LONDON, April 18, 2013 /PRNewswire/ – Replikins Ltd will reveal details on the availability of two completely synthetic vaccine candidates, both with long-term prevention goals and acute short-term blocking capacity. One of these vaccines targets H7N9 alone, the other for H7N9 plus the other common influenza strains. The company is exploring partnerships with established healthcare and pharmaceutical companies to aggressively commercialize the technology.
Because Replikins is leveraging proprietary software techniques to isolate targeted regions in the virus, combined with recent advances in manufacturing synthetic peptides, the company and its partners are able to provide rapid turnaround of vaccine candidates based on early data emerging from disease outbreaks. This approach stands in marked contrast to projections by other companies of delays of seven months or longer before vaccines can be made available, and makes it possible to consider effective public health responses to disease outbreaks while they are still at an early stage.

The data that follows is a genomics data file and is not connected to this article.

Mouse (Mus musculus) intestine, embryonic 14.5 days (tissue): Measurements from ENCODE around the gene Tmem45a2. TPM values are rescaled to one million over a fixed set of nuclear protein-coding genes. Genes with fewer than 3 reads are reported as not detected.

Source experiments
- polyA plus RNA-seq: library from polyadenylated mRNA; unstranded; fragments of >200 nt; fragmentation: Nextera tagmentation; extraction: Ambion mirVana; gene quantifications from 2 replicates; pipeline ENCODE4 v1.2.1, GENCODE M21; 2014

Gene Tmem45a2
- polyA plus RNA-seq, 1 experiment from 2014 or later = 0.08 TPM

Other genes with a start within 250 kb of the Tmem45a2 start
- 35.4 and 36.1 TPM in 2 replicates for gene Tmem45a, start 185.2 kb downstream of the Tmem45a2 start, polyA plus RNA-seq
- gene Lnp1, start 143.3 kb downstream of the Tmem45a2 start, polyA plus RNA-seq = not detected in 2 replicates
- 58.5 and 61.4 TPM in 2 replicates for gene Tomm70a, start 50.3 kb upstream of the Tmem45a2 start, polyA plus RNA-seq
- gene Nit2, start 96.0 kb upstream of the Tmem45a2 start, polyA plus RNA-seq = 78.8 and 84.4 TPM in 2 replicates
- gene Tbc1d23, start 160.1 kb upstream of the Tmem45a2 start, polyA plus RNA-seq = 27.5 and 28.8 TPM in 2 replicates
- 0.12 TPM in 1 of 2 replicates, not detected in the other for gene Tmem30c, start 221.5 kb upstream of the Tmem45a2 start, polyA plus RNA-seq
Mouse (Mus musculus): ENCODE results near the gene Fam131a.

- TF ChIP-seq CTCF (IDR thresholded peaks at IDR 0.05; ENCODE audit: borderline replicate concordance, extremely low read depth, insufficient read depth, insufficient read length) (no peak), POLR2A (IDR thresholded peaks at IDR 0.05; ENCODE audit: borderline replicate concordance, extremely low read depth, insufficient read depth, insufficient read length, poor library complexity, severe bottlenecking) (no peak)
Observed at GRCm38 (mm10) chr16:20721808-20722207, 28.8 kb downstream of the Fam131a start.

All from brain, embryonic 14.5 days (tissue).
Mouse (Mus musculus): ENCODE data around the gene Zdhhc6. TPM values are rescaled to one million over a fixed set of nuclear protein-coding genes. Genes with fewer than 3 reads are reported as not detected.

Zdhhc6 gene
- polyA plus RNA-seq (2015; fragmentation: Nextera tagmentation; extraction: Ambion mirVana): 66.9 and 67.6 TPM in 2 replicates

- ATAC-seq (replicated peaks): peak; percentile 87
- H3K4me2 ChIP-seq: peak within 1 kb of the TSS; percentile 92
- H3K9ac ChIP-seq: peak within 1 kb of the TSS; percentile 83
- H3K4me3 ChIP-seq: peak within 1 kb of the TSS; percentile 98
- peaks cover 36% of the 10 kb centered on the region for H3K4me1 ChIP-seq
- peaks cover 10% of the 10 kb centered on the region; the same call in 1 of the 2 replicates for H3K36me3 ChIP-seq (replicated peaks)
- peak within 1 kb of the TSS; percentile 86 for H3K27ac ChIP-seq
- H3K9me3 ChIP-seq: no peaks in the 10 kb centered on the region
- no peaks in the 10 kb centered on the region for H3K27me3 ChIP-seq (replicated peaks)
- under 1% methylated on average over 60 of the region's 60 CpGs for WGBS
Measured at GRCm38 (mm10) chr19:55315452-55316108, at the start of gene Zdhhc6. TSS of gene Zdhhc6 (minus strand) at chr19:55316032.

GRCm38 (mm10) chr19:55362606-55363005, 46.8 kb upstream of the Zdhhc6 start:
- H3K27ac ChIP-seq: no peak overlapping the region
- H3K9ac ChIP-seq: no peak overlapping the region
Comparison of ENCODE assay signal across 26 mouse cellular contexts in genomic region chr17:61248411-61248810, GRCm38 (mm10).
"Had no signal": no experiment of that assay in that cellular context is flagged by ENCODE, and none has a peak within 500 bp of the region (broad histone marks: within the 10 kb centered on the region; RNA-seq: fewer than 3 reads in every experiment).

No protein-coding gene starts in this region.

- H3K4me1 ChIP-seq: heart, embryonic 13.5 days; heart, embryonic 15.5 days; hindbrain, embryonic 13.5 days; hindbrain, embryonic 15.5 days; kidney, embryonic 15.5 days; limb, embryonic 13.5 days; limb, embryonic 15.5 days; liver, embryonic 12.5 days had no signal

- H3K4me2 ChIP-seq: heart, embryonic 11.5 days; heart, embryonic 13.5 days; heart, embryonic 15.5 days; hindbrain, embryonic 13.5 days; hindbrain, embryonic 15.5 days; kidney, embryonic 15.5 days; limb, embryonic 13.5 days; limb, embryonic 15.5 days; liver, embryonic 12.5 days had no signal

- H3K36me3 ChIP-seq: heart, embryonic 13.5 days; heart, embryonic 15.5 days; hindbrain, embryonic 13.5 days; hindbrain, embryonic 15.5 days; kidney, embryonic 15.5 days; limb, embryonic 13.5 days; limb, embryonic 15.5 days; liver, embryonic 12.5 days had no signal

Replikins will provide details of the technology and is seeking partnerships at the BIO International Convention April 22nd-25th at its booth #3456, McCormick Place, Chicago.
The technique used to create Replikins' new synthetic vaccine candidates is similar to those the company used in manufacturing a successful Replikins H5N1 "bird flu" vaccine in chickens in a paper published in 2009. That vaccine was produced in 7 days, shipped freeze-dried, and administered via the respiratory tract. Significantly, in addition to stopping the virus in the chickens, excretion of the virus was completely prevented, thus potentially interfering with the build-up of virus reservoirs which encourage mutations.
Contact: Dr. Samuel Bogoch, 646-320-5910, Email
1. Nature Precedings. Bogoch et al, doi:10.1038/npre.2012.6952.1
(see also seven additional Nature Precedings Publications, Bogoch 2011-2012. .
3. Dr. Sanjay Gupta of CNN Reports on Replikins (www.replikins.com)
4. Jackwood et al. Avian Diseases 53(4): 613‐617, 2009